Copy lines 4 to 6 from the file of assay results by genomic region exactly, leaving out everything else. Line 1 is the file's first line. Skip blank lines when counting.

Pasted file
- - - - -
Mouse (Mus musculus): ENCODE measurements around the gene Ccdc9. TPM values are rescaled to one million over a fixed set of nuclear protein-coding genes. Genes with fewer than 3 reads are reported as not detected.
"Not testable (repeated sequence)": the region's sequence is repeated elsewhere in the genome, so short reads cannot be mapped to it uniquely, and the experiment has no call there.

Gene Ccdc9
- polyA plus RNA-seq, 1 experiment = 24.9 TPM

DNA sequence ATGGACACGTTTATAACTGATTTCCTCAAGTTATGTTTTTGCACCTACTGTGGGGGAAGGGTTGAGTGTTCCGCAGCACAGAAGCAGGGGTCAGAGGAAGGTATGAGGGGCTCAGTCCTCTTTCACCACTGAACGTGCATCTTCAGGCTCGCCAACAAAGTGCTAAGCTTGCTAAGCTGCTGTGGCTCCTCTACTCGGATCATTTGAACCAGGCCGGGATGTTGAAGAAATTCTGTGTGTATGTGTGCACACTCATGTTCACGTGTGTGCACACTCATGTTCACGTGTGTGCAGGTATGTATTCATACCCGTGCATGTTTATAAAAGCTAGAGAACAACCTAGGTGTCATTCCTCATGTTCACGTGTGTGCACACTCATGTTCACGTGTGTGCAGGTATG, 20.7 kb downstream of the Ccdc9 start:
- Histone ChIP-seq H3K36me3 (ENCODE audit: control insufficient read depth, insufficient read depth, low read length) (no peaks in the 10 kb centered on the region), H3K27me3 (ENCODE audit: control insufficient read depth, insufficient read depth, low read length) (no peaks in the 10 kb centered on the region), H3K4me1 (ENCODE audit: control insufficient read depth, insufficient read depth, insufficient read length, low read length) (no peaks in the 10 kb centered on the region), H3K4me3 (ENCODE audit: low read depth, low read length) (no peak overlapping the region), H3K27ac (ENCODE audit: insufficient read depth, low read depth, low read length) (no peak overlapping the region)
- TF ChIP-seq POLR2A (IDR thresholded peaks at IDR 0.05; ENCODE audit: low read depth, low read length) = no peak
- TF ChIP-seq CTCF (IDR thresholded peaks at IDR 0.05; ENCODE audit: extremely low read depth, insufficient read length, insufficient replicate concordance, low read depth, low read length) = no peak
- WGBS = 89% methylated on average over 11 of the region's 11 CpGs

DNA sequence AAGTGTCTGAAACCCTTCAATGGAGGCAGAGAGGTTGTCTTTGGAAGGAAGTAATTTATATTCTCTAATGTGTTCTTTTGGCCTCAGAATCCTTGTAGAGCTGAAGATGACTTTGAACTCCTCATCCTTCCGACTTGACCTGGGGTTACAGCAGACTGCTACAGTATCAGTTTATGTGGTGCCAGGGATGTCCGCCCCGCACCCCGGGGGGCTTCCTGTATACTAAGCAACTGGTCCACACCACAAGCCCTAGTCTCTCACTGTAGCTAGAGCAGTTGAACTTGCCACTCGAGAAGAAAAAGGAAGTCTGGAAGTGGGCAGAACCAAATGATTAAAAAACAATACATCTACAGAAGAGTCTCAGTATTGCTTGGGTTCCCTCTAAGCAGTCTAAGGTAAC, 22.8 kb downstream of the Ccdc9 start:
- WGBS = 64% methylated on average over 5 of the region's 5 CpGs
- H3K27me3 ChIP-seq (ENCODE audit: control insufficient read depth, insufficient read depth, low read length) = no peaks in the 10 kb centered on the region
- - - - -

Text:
- polyA plus RNA-seq, 1 experiment = 24.9 TPM

DNA sequence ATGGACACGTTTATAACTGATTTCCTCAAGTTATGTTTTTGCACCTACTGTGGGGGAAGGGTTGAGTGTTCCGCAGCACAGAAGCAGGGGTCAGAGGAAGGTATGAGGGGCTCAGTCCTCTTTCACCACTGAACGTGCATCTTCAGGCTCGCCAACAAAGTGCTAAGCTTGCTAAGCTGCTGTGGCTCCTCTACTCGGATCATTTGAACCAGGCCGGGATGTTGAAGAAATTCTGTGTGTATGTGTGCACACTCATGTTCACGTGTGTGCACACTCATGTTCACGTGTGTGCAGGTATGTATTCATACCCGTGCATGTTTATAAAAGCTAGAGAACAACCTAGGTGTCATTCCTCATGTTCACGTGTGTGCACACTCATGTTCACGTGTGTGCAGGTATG, 20.7 kb downstream of the Ccdc9 start:
- Histone ChIP-seq H3K36me3 (ENCODE audit: control insufficient read depth, insufficient read depth, low read length) (no peaks in the 10 kb centered on the region), H3K27me3 (ENCODE audit: control insufficient read depth, insufficient read depth, low read length) (no peaks in the 10 kb centered on the region), H3K4me1 (ENCODE audit: control insufficient read depth, insufficient read depth, insufficient read length, low read length) (no peaks in the 10 kb centered on the region), H3K4me3 (ENCODE audit: low read depth, low read length) (no peak overlapping the region), H3K27ac (ENCODE audit: insufficient read depth, low read depth, low read length) (no peak overlapping the region)